BETA

Japanese typhoon victims benefit from helping hands

TOYOOKA, Japan — Members of the Toyooka Branch, Fukuchiyama Japan District, were hit hard by Typhoon Tokage (The Lizard) in late October, but, within two days, humanitarian aid began arriving from surrounding stakes and districts.

One of an unusually high number of typhoons — 24 — to hit Japan this year, Tokage flooded the branch's meetinghouse and the homes of 32 members, as well as missionaries' quarters, according to Branch President Yoshihiro Furutani. Some members and missionaries moved to emergency shelters.

Two days later, four carloads of Church volunteers from the Osaka-Kobe area traveled four hours over flooded, damaged and nearly impassable roads to reach Toyooka. They helped in contacting all members of the branch to confirm their safety, lending whatever assistance was needed by members, their friends and neighbors.

On Sunday, the branch held sacrament meeting on the second floor of the flood-damaged meetinghouse. President Furutani said, "Truly, our bodies were tired and worn, but through that one-hour, irregular meeting, each member received spiritual nourishment." Attendance was up dramatically and has continued to climb since.

To expedite their ability to help, Church volunteers wore "Helping Hands" vests. The "Helping Hands" logo, registered by the Church in Japan, is on the front of the vest with the name of the Church on the back.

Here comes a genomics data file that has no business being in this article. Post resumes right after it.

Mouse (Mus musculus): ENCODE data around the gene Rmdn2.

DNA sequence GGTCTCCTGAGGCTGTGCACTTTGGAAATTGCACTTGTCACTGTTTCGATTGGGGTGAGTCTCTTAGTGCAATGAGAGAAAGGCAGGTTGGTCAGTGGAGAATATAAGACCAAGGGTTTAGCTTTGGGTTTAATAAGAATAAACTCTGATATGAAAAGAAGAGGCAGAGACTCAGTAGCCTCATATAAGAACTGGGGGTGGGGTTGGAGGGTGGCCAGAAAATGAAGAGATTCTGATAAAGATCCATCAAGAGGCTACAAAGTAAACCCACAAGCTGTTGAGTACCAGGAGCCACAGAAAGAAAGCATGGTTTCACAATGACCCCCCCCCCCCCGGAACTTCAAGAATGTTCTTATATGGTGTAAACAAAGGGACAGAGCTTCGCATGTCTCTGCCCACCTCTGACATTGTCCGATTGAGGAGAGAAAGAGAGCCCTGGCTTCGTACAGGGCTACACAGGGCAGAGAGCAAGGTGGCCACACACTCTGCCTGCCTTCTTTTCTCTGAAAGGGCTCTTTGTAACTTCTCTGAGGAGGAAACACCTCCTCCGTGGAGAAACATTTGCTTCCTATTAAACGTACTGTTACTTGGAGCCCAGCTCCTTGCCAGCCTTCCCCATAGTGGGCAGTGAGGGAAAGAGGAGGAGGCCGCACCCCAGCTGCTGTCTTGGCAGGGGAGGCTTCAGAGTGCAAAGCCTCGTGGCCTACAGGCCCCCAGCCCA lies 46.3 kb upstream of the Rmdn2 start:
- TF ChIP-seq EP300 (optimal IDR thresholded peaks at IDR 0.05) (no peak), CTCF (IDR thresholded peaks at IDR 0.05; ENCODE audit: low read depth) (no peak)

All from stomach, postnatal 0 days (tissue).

Michiko Sugimoto, a Church public affairs representative from Osaka, was part of the group of volunteers. She said the benefit of the vests became apparent at the disaster site, enabling members to register as volunteers expeditiously as a group at a time there was much concern over looters in the city.

Sister Sugimoto said, "We felt a warm feeling as we washed the mud out of houses, made beds and played with children. People started calling us Kirisuto San (Christ's people) or Kyokai San (Church people). And sometimes they said to us, 'I've read the Bible before.' Or, 'True to reputation, you are a Christian and a hard worker.' Those compliments made us happy. We learned that wearing a vest, to help victims of a disaster, is very effective. In fact, other volunteers asked if we had extra vests that they could wear."

Another blessing through the members' acts of service was the reuniting of a family. Sister Sugimoto stated that before their group left from the Osaka area, they were given emergency supplies by parents to take to their grown son who lives in Toyooka.

The son of these parents and his family had been estranged from the parents for years. Contact had ceased. The Osaka volunteers were able to find the son and give him the supplies. He was so grateful, Sister Sugimoto said. He phoned his parents, and thanked the volunteers for making the reconciliation possible.

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